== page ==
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From green_avenger@my-deja.com Fri Nov 3 14:40:25 2000
Date: Thu, 2 Nov 2000 22:01:39 -0600 (CST)
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Article: 108335
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Nader's Record

From green_avenger@my-deja.com,
2 November 2000

Ralph Nader is by all accounts a very smart man, his humorless, hair-shirt personality aside. But he's only interested in one issue: the growth of corporate power and its corrupting influence on democracy. He has little interest in, or commitment to, social issues.

For his entire career, Nader had little or nothing to say about abortion, gay civil rights, affirmative action, or race relations. Despite grassroots Green efforts to help defeat the anti-affirmative action "California Civil Rights Initiative" in California, Nader would not take a stand.

When Phil Donahue asked Nader about abortion, he dismissed the entire issue as "too much private stuff." His only detectable involvement in women's issues during the last forty years were his efforts to include women on juries in the 50s and 60s--an issue long-since decided.

He dismissed concerns over gay civil rights as "gonadal politics."

Nader talks like a big friend of labor, but his actions tell a different story. In the early 1970s, he treated unionized airline and trucking workers as beneficiaries of government-sanctioned monopolies and pushed the successful drive for deregulation of these industries, with disastrous effects on workers later in the decade.

Closer to home, Nader squashed efforts to unionize workers at his publication, Multinational Monitor, through a vicious campaign of heavy- handed tactics and intimidation. After staffers alleged unfair labor practices and filed papers with the National Labor Relations Board asking for union recognition, Nader changed the office locks (within 24 hours), "gave" the magazine to his closest aides as a free gift, and fired the entire staff, none of whom were ever rehired.

When the fired workers filed unfair labor practice charges with the NLRB, Nadar's aides retaliated with a $1.2 million civil suit, charging that the ex-staffers were trying to "destroy their business." A settlement was reached in which the complaint and suit were both dropped, but from that point on, the Monitor has been a scab publication.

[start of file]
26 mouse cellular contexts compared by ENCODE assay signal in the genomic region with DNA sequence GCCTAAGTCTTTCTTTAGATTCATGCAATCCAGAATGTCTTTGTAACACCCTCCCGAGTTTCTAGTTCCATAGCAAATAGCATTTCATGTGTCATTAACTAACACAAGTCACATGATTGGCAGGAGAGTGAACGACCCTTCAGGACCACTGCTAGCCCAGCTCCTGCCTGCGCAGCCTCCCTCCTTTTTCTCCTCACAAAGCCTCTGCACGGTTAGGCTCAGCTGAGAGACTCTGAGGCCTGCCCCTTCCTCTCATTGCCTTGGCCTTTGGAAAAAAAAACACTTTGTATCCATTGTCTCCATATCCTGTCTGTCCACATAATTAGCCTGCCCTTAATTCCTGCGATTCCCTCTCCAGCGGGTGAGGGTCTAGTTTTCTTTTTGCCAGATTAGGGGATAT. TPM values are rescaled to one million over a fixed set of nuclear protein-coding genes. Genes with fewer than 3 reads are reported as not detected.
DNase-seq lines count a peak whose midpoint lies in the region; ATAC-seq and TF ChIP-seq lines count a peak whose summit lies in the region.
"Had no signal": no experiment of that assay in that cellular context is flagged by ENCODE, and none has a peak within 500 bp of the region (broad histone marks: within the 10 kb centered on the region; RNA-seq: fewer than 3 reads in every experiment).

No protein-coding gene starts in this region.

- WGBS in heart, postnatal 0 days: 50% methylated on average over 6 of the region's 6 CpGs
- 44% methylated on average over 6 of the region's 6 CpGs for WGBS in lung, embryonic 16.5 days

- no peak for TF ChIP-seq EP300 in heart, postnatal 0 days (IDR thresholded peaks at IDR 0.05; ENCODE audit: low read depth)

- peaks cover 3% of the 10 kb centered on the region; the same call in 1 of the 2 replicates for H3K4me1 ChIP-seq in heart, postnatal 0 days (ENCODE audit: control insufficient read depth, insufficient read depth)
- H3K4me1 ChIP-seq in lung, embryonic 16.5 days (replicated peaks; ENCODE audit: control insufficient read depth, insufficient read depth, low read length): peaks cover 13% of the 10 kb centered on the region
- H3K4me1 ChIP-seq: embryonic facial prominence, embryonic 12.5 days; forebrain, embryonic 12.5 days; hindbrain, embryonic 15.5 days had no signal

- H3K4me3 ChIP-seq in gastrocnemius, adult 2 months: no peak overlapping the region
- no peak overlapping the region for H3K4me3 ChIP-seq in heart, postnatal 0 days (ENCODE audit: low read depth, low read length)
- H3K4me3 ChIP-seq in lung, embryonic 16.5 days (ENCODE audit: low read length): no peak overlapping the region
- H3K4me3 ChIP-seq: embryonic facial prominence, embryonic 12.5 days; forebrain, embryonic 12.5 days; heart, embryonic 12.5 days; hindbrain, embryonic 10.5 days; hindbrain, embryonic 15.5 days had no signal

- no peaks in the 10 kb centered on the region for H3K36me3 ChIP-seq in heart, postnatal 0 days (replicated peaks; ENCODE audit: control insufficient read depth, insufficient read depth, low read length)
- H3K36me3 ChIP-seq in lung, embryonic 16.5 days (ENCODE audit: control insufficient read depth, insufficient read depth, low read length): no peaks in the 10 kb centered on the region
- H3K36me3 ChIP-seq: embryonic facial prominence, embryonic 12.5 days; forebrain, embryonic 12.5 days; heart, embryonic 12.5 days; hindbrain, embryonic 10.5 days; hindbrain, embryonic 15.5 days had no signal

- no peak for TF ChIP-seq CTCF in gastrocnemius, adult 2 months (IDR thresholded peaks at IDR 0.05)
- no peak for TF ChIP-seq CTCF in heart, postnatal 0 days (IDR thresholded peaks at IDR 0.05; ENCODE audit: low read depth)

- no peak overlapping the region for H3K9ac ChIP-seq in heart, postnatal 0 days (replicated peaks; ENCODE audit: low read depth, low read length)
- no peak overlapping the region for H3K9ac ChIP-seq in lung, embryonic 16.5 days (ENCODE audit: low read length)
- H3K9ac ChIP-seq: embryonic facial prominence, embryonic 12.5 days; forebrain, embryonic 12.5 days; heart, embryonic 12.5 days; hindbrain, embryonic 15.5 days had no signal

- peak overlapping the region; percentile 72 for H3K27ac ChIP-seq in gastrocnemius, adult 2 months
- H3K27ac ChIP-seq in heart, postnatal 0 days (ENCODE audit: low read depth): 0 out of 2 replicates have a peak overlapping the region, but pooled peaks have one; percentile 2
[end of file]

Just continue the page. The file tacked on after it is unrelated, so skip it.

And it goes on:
Until this election year, Nader obviously did not want to be associated with Greens. He refused membership in the Greens and disavowed the party's platforms; he even refused an interview with the national newsletter of the Greens, the quarterly tabloid, Green Politics.

Even after embracing the Greens as a vehicle for his political ambitions, it's not clear that a majority of mainstream Greens even wanted him on the ballot. In state after state, the Nader campaign compromised the integrity of local Greens in its grim determination to be on as many state ballots as possible. Wherever the local Greens resisted the Nader juggernaut, ambitious individuals were recruited to launch a Green petition drive of their own.

To cite just two examples: Nadar told Ohio Greens that organizers from California would bring a petition drive to their state if they declined to do so. When Greens in Texas opposed a statewide Nader drive, Greens across the country received repeated "emergency" fundraising appeals over the Internet to send campaign organizers there over the objections of the Texas Greens.

In 1996, former Monitor staffer Doug Henwood summed up Nader this way: "Ralph Nader may look like a democrat, smell like a populist, and sound like a socialist--but deep down he's a frightened, petit bourgeois moralizer without a political compass, more concerned with his image than the movement he claims to lead: in short, an opportunist, a liberal hack. And a scab."

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